I wouldn't disagree with this in many respects, but I still think that the French after surrendering to the Germans were in a no-win position whether they wanted to support the Germans or the British (not the Allies as at that stage the Allies consisted entirely of the British, who fought Germany alone for a couple of years before the US came in with its massive might.).

For example, there were French naval commanders who didn't want their ships to go over to the Germans who were still shelled by the British when France wasn't at war with Britain and who naturally fought back.

The problem for the French after France surrendered was that it had a regime which gave orders which offended many French soldiers etc but it was their duty to follow those orders. Not all that different to the Nuremberg defence.

muscogeemike
12-03-2011, 10:27 AM
I readily admit to my anti French bias. Their arrogance is, perhaps, rivaled only by ours (the U.S.). But in the last two centuries they have lost their country at least twice and we have not. Yes, the Brits burned (partially) out Capitol once but, after all, that can be considered a family squabble.

Also during the same period we came to their aid in both World Wars and Viet Nam while they have done little but irritate us.

Nickdfresh
12-03-2011, 11:08 AM
I readily admit to my anti French bias. Their arrogance is, perhaps, rivaled only by ours (the U.S.). But in the last two centuries they have lost their country at least twice and we have not. Yes, the Brits burned (partially) out Capitol once but, after all, that can be considered a family squabble.

Also during the same period we came to their aid in both World Wars and Viet Nam while they have done little but irritate us.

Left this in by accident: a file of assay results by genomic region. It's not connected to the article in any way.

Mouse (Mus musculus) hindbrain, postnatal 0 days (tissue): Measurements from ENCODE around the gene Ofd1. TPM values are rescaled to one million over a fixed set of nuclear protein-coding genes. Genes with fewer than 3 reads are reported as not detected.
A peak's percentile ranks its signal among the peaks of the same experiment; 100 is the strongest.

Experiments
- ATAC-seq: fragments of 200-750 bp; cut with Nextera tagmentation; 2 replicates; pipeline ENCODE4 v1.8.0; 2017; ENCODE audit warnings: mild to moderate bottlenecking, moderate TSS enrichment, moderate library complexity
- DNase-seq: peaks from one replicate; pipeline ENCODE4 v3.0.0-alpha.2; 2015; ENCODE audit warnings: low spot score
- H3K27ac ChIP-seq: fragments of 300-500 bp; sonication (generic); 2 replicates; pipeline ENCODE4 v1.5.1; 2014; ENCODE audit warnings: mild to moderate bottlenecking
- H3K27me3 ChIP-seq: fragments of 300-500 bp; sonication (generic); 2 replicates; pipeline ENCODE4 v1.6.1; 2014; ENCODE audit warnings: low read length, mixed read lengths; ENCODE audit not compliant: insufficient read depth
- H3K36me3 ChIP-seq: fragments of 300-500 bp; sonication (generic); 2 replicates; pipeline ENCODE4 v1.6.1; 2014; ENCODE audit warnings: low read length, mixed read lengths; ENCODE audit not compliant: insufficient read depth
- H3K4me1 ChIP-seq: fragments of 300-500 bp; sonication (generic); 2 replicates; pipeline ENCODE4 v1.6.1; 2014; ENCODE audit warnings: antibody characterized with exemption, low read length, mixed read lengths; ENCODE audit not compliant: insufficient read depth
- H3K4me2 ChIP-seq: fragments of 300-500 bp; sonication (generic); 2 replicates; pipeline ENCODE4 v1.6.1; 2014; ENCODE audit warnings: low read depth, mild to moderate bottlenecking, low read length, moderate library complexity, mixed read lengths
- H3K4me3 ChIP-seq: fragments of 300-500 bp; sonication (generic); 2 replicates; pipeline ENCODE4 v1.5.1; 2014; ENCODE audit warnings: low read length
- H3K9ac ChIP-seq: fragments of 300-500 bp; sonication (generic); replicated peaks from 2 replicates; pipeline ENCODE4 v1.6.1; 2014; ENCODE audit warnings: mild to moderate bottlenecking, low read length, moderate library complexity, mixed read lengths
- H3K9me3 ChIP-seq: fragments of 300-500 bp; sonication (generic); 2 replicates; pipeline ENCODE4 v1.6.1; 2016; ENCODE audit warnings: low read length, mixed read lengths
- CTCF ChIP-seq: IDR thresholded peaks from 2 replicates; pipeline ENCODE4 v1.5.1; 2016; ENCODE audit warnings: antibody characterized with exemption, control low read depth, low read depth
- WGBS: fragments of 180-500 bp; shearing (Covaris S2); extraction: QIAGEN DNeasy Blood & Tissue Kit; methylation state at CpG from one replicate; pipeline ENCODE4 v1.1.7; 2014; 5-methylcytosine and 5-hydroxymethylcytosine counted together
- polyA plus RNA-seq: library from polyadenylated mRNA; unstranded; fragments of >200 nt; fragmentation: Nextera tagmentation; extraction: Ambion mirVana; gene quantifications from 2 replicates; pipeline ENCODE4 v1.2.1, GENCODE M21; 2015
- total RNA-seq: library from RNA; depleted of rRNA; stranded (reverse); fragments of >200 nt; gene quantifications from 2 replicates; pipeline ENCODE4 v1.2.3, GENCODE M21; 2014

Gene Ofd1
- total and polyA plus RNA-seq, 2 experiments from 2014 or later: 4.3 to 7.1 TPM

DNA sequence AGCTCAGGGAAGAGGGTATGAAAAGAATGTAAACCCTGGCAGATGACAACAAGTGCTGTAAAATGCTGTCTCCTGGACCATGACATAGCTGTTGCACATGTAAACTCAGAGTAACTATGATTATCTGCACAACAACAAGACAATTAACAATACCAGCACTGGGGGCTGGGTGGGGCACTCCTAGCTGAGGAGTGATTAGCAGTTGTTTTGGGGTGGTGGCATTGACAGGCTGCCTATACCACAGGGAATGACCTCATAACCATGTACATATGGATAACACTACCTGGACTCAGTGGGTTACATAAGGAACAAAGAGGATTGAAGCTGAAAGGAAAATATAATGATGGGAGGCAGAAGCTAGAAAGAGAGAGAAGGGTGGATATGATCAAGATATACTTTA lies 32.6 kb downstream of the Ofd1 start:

Yes, the Brits burned our capital (and my hometown as well, although to be fair we burned what is Toronto first!). But we wouldn't exist as we do without the French aid that was both material and corporeal during the Revolution. And the French may have lost two epic battles with Germany/Prussia, but they also claimed war on Germany while we stood idly by--knowing that at best it would be a grim two year struggle to defeat Germany....

Nickdfresh
12-03-2011, 11:20 AM
Suggestion - don’t over glorify the French resistance, their legend is larger then their actual accomplishments.

I'm not sure what you mean by this. Their accomplishments include saving thousands, if not tens-of-thousands of Allied lives by acting as an efficient intelligence gathering organization turned active partisans once the invasion hit. Yes, if you mean only a minority of the population took part in active resistance, you're correct. But when one accounts for Vichy, slave labor being exported to Germany, over a million French POW's that were held in camps for the duration of the war, what else could be expected?


The majority of the French were rather neutral, many even supported the Germans - (especially when it came to deporting Jews) -